Great news – suicides among military staff are down 22 percent this year! The only problem is that it’s possible that the rate of suicides is unchanged, or possibly even increased. This is a demonstration of how math can flirt with the truth and distort our perspective.
To be fair, they calculated the 22 percent decrease correctly: they compared 2012 January through October suicide count (316) to 2013’s count (245) for the same months. Indeed, 245 is 78 percent of 316. So far, so good? Not really.
We don’t know what the count includes. If they do not count people who un-enlisted, they might be overlooking their biggest risk group. With the end of the Iraq war and withdrawal of troops of Afghanistan, perhaps many people took the opportunity to get out. Disenchanted with civilian life and disconnected from the military, these people may be the most prone to depression.
If they count only those whose death certificates list “suicide” as the cause of death, they may be ignoring social taboos. No one wants to have their local war hero die by his or her own hand. There may be subtle pressure on medical examiners to list events as accidental rather than suicide, when the deceased is a veteran.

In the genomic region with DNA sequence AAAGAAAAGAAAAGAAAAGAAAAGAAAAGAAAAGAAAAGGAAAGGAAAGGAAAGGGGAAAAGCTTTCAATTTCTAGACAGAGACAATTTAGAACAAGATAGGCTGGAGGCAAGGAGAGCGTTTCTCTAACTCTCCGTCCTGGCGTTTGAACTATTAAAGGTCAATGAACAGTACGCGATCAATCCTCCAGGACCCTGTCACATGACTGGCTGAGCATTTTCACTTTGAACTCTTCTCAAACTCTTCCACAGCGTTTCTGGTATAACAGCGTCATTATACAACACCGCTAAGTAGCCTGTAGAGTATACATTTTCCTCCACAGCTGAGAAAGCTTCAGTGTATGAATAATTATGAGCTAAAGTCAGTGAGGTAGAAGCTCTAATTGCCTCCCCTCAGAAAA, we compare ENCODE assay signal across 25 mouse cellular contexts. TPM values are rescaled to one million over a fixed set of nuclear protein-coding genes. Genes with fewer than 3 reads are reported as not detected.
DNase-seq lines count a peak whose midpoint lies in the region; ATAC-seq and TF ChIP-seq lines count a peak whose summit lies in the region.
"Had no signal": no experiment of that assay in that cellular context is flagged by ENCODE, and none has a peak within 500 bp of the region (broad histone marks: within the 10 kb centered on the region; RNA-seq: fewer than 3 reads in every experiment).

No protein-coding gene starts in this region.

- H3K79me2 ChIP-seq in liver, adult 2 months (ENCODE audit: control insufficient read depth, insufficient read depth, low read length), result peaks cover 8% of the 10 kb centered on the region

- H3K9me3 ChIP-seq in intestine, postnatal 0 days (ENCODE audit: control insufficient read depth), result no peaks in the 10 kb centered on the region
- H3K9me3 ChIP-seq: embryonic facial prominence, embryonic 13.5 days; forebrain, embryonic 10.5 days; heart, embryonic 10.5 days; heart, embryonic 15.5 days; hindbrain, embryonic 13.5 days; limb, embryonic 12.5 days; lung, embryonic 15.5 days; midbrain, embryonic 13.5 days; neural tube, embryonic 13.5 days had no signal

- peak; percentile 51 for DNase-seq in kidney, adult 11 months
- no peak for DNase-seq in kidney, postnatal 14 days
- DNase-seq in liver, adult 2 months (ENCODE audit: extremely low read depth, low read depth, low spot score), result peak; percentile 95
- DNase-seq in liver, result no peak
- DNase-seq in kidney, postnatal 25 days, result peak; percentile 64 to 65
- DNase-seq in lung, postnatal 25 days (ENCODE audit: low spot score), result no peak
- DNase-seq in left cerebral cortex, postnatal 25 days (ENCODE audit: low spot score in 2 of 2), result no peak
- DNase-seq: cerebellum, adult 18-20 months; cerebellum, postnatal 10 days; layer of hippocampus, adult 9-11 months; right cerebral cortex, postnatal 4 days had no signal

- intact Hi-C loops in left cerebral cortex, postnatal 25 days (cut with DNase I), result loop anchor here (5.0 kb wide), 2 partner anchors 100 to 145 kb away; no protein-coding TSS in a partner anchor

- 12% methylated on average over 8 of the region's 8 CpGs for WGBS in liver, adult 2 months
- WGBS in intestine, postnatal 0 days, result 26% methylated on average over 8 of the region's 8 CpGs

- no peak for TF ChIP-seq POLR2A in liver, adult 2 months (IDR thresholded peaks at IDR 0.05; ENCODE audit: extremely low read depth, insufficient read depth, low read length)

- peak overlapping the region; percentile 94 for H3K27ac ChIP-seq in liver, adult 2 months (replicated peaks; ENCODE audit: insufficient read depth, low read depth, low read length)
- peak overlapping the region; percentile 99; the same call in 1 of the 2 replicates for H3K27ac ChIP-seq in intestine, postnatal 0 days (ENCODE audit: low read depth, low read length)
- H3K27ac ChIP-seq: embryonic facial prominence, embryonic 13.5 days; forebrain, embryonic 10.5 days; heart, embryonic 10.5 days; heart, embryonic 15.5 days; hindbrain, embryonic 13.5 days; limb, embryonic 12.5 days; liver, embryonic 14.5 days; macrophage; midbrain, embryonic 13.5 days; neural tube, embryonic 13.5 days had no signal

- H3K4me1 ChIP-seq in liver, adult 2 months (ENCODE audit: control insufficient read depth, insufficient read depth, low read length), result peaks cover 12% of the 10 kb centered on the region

This is also a great demonstration in how definitions and data sources can shift, creating false trends. It is, after all, human beings counting other humans and deciding the cause of death. Instead of “We’ve had a decrease in suicides!” the truth is more likely to be “We’ve had a decrease in people reporting deaths as suicides!” The truth is a lot less exciting, obviously.
In addition to possible issues with counting suicides, there is another problem – using the absolute number of suicides is misleading. It’s more revealing and accurate to measure what proportion of the population is affected by suicide. For example, we could calculate the number of suicides per 10,000 active duty staff or per 10,000 active and recently un-enlisted staff. If we did that, we might see that 245 suicides this year makes suicide more frequent than last year’s 316.
The best, clearest measure would be to compare military personnel’s deaths from all causes to the general population’s death rate. Clever mathematicians can make adjustments for the military folk’s more strenuous jobs, educational level, and income. This would show us whether the military folks have a higher risk of death than their neighbors who have similar jobs but don’t serve their country. That would be useful and more interesting than simply counting suicides, where the data is created by hundreds of different people with no set standard.
Don’t get me wrong – I’m glad if fewer military people took their own lives. But I still don’t know if that is what happened. If math and science do anything, they should lead us away from falsehood and to new understanding of truth.